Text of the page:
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Not ruling anything out for T, Baker finds tax hike impulse ‘odd’

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By Andy Metzger

STATE HOUSE NEWS SERVICE

STATE HOUSE — Gov. Charlie Baker, who has avoided discussion of long-term solutions in favor of focusing on short-term fixes for the snow-battered transit system, said Thursday he is not foreclosing any approach but expressed strong reservations about turning immediately to tax hikes.

Baker campaigned in favor of repealing a law linking the gas tax to inflation triggers, which prevailed in November, and said he would not raise taxes or fees. In his first weeks in office he has confronted a broken transit system that some say is in need of more money. When asked about proposed long-term fixes, Baker has continually said he is focused first on helping the system return to full service.

Appearing on WGBH’s Boston Public Radio on Thursday, Baker said he would not rule out any approach toward dealing with the MBTA, which has been hobbled by successive snowstorms. Baker contemplated the idea of putting the system into receivership – an approach favored by conservative groups – and said it is “odd” that raising taxes is the first consideration of some while there are serious questions about MBTA and commuter rail decision-making.

“The thing I find so disappointing about this is everybody just says, ‘We should raise taxes.’ All right? That’s what they say,” Baker said. “They don’t look at the fact that no mass transit system in the United States has grown faster than ours has over the course of the past 15 years in a marketplace where the population basically hasn’t changed very much at all. They don’t talk about the fact that we dramatically expanded our commuter rail operation at the same time the number of passenger trips actually went down. They don’t talk about the fact that the operating budget for the T over the last seven or eight years has gone up by 50 percent. I mean there are real questions and real issues here, and I’m happy to have a big conversation about it, but this notion that we should just automatically push that button first before we’ve done any of the analysis on how we’ve got here, or why we’re here, or how we get out, just strikes me as odd.”

Pressed by co-host Jim Braude, Baker acknowledged he would include a wide range of opinions in a future discussion about transportation, and agreed that he is not ruling out any potential outcomes.

“That’s a fair statement, although I think the voters did speak pretty loudly about the gas tax,” Baker said.

Asked about the notion of putting the T in receivership, Baker noted successful state receiverships of Lawrence Public Schools, the city of Chelsea and a fiscal control board in Springfield, but cautioned receivership may not be the correct approach for the transit system.

“Is that an option that people would automatically go to and bring up? Sure, but it may or may not be the right one,” Baker said. “I think we’re getting way ahead of ourselves when we start talking about what the right answer is here without giving people the opportunity to chew on that.”

The idea of raising revenues was brought up by a caller named Richard, from Haverhill, who told Baker it is “irresponsible” of Baker and House Speaker Robert DeLeo to rule out raising revenues. Baker has long maintained an opposition to increasing taxes and DeLeo – who helped pass gas and tobacco taxes in 2013 – has said he would not use taxes in the fiscal year 2016 budget.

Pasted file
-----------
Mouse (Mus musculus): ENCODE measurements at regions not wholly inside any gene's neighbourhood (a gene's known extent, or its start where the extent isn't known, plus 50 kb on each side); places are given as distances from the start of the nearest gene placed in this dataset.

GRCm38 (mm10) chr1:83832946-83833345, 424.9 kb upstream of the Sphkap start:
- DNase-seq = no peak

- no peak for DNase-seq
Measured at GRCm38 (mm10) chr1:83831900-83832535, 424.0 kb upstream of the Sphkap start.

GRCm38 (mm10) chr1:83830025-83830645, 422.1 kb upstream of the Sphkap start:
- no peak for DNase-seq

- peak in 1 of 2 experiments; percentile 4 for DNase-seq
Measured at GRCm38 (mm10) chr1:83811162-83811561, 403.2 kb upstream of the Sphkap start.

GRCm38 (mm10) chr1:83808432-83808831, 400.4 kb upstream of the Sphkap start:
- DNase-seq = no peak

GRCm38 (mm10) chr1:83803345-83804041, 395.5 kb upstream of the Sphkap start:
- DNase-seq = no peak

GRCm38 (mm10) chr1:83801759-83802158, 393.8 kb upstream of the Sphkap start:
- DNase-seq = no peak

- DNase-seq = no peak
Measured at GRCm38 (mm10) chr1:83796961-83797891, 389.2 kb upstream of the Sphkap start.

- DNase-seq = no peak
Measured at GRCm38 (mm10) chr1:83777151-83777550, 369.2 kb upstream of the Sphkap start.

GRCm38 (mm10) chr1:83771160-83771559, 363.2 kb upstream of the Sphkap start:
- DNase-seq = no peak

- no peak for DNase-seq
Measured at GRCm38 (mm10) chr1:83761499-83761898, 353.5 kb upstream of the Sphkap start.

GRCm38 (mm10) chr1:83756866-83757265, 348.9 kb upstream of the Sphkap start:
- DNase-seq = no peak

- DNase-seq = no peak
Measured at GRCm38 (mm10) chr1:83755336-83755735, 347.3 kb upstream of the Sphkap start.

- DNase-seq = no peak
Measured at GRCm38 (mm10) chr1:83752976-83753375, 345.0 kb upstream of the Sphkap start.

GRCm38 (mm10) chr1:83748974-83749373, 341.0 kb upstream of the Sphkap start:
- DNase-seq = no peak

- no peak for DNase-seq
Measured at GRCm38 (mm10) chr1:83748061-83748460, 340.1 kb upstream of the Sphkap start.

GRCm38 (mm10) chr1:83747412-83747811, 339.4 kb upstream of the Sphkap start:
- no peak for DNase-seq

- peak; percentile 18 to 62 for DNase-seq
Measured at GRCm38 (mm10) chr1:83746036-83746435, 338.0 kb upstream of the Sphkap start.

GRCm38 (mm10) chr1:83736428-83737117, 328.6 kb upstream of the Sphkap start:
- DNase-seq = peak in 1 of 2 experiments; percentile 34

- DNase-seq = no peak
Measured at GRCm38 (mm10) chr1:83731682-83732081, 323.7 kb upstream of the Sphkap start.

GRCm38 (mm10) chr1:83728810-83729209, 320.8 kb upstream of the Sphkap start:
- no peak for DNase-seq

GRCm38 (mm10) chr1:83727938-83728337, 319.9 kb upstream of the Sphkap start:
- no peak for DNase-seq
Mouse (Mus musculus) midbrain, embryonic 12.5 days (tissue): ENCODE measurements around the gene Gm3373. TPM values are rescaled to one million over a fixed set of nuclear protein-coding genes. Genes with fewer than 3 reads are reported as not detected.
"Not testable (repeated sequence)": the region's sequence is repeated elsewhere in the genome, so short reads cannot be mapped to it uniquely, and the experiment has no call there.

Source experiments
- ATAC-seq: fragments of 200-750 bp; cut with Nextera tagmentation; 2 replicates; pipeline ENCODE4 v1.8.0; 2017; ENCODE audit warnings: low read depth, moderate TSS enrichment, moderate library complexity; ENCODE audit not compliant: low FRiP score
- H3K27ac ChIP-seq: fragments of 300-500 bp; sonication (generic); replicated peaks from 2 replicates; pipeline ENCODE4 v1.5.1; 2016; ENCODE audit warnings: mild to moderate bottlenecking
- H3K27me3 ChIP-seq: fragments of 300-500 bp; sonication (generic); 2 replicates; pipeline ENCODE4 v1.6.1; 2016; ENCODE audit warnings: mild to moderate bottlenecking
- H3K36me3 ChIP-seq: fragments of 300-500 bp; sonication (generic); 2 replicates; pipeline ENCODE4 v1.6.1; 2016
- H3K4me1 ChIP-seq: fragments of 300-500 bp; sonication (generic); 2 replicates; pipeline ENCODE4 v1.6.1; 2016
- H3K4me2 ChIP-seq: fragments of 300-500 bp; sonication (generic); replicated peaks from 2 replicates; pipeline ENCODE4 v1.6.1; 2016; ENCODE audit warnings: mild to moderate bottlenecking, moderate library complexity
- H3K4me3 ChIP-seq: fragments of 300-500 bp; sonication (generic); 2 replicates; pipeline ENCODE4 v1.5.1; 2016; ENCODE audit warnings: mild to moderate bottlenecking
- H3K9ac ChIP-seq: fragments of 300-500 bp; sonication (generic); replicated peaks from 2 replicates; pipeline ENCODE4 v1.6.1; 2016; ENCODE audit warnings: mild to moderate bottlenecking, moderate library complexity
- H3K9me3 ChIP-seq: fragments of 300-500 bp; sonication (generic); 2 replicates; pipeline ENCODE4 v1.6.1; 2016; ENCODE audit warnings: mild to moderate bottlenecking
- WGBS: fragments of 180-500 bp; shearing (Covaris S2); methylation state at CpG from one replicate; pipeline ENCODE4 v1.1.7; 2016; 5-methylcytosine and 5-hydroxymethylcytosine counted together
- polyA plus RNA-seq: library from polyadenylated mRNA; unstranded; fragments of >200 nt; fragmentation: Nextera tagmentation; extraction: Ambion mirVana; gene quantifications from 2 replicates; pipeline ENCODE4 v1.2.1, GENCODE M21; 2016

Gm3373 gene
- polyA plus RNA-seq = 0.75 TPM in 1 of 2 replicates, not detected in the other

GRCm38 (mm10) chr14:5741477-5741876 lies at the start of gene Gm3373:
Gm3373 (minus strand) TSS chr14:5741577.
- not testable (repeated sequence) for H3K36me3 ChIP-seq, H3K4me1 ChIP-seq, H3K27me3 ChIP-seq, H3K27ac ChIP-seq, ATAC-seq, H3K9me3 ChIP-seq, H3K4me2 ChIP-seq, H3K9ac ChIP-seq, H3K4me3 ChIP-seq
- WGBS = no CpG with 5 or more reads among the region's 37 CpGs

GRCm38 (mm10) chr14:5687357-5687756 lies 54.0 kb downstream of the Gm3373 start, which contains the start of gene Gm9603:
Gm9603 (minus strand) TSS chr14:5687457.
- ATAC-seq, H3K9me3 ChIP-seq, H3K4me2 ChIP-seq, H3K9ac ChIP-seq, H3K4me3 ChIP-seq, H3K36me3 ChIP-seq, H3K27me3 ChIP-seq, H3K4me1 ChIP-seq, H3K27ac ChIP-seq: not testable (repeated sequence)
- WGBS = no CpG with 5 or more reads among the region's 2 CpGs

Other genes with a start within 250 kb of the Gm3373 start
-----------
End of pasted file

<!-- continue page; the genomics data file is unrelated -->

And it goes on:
There has been bipartisan acknowledgment that the MBTA needs fixing.

Asked if the state should move ahead on the South Coast Rail, an estimated $2.2 billion commuter rail extension to Taunton, Fall River and New Bedford, Baker said planning for the project should continue and said he thinks even in a best-case scenario construction would not begin until five years from now. The state has periodically made improvements along parts of the route the train would take.

“That’s something that the state’s been committed to doing for the people of southeastern Mass. for a really long time and I think the planning work associated with it should continue,” Baker said.

Another perennial idea to give the MBTA more financial flexibility is to transfer some of its debt to state government. Baker said that idea would probably be part of the discussion and detailed what some call the MBTA’s “Big Dig debt.”

Before Gov. William Weld took office in 1991, Baker said, state officials signed a Big Dig consent decree with the Conservation Law Foundation committing the state to transit system expansions whose costs Baker pegged at $3 billion and which include the Green Line extension into Somerville, a project that is getting underway.

Forecasting an eventual debriefing on the transit system crisis, Baker predicted there will be a “lot of things” the state can do to ensure the crisis is not repeated. For instance, he said the state purchased two large snow melters between storms and Baker said those machines are helping to melt 100 tons of snow per hour.

The governor said he wished he had reached out earlier in the transit system crisis to speak directly to MBTA officials. “In retrospect I wish I had,” he said.

Transit authority officials have accepted the governor’s office’s invitation to help restore service, Baker said, and most of his senior staff members are spending most of their days working on transit issues. The governor predicted “far better” MBTA service levels on Monday compared to a week ago.

Michael Norton contributed reporting.

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